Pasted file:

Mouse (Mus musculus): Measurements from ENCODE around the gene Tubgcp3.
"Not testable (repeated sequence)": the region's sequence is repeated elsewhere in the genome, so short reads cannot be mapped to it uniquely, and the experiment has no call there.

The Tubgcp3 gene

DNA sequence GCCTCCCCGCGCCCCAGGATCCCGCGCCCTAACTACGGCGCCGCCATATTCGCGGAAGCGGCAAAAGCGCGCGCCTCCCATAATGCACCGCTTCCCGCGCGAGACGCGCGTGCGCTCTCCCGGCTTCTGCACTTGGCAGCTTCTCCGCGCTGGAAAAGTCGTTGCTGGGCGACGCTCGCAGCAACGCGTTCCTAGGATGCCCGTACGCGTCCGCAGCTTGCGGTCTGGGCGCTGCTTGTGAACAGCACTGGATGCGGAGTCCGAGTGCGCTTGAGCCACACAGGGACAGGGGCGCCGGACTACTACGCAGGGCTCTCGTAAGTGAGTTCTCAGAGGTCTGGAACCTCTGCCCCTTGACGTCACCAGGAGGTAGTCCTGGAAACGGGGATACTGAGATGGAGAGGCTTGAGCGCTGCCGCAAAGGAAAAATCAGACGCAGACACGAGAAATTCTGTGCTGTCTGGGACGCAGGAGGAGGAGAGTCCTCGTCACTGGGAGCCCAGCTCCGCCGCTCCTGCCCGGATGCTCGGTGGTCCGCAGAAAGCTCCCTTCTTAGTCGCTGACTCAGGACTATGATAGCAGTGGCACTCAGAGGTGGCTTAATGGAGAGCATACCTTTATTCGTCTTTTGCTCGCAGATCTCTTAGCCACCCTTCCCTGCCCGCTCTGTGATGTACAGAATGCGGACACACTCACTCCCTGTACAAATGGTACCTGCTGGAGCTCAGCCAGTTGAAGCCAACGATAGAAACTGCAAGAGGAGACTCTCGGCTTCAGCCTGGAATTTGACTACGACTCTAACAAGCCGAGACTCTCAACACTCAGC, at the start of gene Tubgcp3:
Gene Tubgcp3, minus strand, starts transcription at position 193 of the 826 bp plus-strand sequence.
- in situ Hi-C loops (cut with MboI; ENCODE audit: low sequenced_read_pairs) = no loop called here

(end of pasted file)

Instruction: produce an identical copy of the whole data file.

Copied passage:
Mouse (Mus musculus): Measurements from ENCODE around the gene Tubgcp3.
"Not testable (repeated sequence)": the region's sequence is repeated elsewhere in the genome, so short reads cannot be mapped to it uniquely, and the experiment has no call there.

The Tubgcp3 gene

DNA sequence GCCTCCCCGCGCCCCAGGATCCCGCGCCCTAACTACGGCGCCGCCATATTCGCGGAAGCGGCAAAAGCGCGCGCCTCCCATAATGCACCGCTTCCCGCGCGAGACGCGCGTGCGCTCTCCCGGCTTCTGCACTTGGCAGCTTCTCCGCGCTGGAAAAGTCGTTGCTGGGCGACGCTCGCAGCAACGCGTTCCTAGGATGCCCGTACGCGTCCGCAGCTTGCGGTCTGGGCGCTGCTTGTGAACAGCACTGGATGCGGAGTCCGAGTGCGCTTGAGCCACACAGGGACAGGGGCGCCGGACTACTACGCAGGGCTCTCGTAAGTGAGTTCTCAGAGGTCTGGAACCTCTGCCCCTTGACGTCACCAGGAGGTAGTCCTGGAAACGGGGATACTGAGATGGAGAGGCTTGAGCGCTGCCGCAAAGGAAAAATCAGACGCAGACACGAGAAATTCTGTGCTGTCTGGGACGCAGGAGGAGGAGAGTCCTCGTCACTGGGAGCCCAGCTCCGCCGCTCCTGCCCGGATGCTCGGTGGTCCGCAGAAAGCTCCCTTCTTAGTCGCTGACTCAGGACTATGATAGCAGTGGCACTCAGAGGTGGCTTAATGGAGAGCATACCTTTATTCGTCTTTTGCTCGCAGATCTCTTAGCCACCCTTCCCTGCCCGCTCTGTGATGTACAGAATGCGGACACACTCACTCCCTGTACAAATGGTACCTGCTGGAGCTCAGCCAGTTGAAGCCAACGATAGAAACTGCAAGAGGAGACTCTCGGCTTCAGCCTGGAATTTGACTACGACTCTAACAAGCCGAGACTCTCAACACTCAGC, at the start of gene Tubgcp3:
Gene Tubgcp3, minus strand, starts transcription at position 193 of the 826 bp plus-strand sequence.
- in situ Hi-C loops (cut with MboI; ENCODE audit: low sequenced_read_pairs) = no loop called here